|FY 2018 Proposed Budget||Change||FY 2019 Proposed Budget|
“Today, my proposed FY16 budget recommends key investments that will strengthen our communities, with a particular focus on public safety and workforce development,” said Mayor Nutter. “This budget also faces an issue that we have been working on for a long time: public education. And, it continues to invest in our priorities from the last seven years; priorities that I believe will keep the City of Philadelphia a great place to live, work and raise a family.”
The proposed $3.95 billion FY16 General Fund budget has nearly $90 million in added expenditures, which represents a modest increase in spending over FY15. The majority of new spending, about $78 million, will go toward rising employee costs including pension, health care and arbitration awards.
Mayor Nutter is proposing a 9.34% property tax millage rate increase to raise $105 million to support Philadelphia school children, which would bring the property tax rate to 1.47%. Coupled with the proposed $160 million in new funding from the Commonwealth, this money would support School District Superintendent Dr. William Hite’s Action Plan 3.0 – a bold new plan for city schools to move away from crisis management and toward a successful, opportunity-driven model that better serves all students.
The Mayor has also committed to $169.6 million in City-supported Capital investments, the highest level of capital funding since FY02. Some of the Mayor’s FY16 spending proposals include:
$5.5 million in new funding to strengthen the Department of Licenses & Inspections (L&I) as recommended by the Special Independent Advisory Commission in its report, A Plan for a Safer City. This new funding will rise to $10.8 million total by FY18.
$3.9 million for Philadelphia Parks & Recreation to launch a new office dedicated to youth workforce learning and development through expansion of its existing summer jobs program, the establishment of a year-round career development, and the creation of a transitional jobs program.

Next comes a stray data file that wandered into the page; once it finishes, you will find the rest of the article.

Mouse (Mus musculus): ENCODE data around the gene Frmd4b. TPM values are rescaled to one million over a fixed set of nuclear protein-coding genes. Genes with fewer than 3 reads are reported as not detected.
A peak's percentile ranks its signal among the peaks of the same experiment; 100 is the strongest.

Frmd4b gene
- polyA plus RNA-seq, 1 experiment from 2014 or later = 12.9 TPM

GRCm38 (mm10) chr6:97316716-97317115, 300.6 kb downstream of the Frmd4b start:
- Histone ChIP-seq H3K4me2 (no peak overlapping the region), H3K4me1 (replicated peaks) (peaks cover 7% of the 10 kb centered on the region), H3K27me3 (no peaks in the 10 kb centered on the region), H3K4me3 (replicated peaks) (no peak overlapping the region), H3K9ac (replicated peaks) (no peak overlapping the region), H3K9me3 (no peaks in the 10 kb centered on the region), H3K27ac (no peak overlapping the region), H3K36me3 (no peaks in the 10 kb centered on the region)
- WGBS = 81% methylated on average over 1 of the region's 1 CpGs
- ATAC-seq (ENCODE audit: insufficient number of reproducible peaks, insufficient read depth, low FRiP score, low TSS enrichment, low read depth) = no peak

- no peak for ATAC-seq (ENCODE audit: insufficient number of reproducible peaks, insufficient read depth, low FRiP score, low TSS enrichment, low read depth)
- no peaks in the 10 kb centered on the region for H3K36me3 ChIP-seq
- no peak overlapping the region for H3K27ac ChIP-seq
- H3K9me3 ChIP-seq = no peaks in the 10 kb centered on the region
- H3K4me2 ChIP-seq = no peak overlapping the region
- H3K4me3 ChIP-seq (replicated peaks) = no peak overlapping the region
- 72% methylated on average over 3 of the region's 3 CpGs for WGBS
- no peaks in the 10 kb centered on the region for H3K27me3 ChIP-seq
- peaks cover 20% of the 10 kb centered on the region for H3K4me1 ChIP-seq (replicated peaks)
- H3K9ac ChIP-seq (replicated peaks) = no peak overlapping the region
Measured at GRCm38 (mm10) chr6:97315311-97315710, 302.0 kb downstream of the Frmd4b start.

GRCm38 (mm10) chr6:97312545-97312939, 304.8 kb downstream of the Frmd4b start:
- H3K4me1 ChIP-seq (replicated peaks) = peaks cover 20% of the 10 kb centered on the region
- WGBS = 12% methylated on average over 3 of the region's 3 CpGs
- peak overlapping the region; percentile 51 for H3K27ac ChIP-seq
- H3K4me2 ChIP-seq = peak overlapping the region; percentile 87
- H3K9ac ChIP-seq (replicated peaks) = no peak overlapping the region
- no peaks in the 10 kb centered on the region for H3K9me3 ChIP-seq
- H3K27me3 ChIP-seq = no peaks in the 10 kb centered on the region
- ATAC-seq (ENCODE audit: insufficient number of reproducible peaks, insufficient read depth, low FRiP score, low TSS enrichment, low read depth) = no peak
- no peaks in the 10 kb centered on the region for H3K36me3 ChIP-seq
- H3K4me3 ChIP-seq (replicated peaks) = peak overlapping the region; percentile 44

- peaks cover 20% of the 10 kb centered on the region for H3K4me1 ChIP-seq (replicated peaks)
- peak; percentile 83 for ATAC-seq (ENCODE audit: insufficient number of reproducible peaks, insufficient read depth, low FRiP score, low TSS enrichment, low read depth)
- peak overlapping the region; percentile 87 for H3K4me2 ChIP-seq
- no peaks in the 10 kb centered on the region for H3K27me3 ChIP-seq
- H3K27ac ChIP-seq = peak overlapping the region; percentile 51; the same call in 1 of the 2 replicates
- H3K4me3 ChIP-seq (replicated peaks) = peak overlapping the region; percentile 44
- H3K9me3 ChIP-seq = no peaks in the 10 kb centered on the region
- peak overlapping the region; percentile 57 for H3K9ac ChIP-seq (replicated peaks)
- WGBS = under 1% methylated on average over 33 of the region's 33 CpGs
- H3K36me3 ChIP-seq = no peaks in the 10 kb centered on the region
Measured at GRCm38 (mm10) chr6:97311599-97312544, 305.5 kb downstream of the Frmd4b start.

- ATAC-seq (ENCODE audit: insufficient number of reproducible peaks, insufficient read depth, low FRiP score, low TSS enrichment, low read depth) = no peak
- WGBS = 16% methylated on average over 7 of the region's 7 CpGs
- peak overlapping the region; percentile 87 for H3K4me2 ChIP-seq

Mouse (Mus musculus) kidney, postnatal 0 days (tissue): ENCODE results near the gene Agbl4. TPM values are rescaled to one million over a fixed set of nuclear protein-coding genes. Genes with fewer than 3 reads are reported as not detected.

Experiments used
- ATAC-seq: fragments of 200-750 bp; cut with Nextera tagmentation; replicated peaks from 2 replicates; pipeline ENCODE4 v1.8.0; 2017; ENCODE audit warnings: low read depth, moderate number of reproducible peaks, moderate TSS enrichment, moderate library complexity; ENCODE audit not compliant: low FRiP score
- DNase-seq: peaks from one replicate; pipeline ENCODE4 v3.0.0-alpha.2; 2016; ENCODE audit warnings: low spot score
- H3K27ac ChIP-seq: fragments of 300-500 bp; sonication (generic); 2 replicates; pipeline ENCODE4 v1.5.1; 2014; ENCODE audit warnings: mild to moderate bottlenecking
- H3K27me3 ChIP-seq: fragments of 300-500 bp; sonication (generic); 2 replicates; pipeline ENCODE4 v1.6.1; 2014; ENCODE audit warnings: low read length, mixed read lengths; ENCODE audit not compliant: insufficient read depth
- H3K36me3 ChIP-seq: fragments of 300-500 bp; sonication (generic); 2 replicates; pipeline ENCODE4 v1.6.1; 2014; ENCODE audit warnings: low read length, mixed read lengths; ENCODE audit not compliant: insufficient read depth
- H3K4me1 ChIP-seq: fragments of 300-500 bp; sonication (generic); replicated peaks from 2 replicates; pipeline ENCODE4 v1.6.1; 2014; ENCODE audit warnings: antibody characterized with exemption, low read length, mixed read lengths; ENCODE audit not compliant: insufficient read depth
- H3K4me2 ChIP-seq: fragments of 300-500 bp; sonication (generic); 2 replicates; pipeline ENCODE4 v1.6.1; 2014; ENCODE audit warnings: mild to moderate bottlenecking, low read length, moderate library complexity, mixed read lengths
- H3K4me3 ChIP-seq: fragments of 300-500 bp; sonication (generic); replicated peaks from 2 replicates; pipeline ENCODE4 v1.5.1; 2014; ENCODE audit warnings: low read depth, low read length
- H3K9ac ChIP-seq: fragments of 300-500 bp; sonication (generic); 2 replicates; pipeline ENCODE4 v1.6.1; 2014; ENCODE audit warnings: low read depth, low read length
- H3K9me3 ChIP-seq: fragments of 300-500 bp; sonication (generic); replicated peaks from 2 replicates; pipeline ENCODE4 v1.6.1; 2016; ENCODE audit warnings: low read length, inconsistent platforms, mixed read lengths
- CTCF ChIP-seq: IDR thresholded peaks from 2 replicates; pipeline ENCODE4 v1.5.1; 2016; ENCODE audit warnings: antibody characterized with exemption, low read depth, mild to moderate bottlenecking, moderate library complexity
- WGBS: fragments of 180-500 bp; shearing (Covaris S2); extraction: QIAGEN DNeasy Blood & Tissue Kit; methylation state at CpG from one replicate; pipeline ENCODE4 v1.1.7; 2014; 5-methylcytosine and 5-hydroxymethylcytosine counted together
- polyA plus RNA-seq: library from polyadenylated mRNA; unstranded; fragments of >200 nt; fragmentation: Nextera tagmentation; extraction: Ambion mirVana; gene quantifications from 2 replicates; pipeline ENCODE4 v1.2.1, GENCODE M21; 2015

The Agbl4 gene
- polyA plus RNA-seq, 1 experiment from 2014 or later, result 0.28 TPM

$18 million for the Office of Fleet Management to replace aged vehicles in the Police Department, and large vehicles and apparatus in the Fire and Streets Departments.
$3.6 million for the Police Department to expand the use of body cameras work by officers and to support mandatory training and equipment including 1,300 new bulletproof vests.
$6 million for improvements to Police and Fire stations and other facilities.
$3.4 million for the Community College to offset the need to increase tuition as well as funding capital needs.
$1 million to support the Philadelphia Talent Collaborative, a new umbrella organization which will house the Graduation Coach Campaign, PhillyGoes2College, Campus Philly and Graduate! Philadelphia and other college attainment programs.
$1 million to the Free Library for the ‘Read by 4thCampaign’, a city-wide coordinated effort to ensure that every student is ready at grade level by 4th grade.
$1.5 million for improvements to various Free Library branch facilities, which represents the third year of funding for libraries totaling $4.5 million overall.
$18.7 million for improvements to Philadelphia Parks & Recreation facilities across the city.
$5 million for improvements to neighborhood commercial corridors including curbs, sidewalks, lighting, landscaping and parking.
$20 million for the Streets Department to pave neighborhood streets throughout the city, this represents a $4 million increase over FY15.
$31.9 million for the Office of Innovation and Technology to make citywide technology improvements, including the creation a new data warehouse for the Department of Revenue which will help the city capture even more delinquent tax revenue: $5.7 million in FY16 and a total of $20 million over the Five Year Plan.
$22 million for the purchase of new voting machines.
Each of these proposed investments is essential to meeting at least one of the five goals that Mayor Nutter has established for the City of Philadelphia. These goals are for Philadelphia to become one of the safest cities in America, to improve the education and health of Philadelphians, to make Philadelphia a place of choice, to become the greenest and most sustainable city in America, and for the government to work efficiently and effectively.
A independent fiscal and accounting entity with a self-balancing set of accounts recording cash and/or other resources, together with all related liabilities, obligations, reserves and equities which are segregated for the purpose of carrying on specific activities or attaining certain objectives in accordance with special regulations.
Monies appropriated from one fund to another fund. This is done to reimburse the fund for expenses or to finance the operation of the other fund.×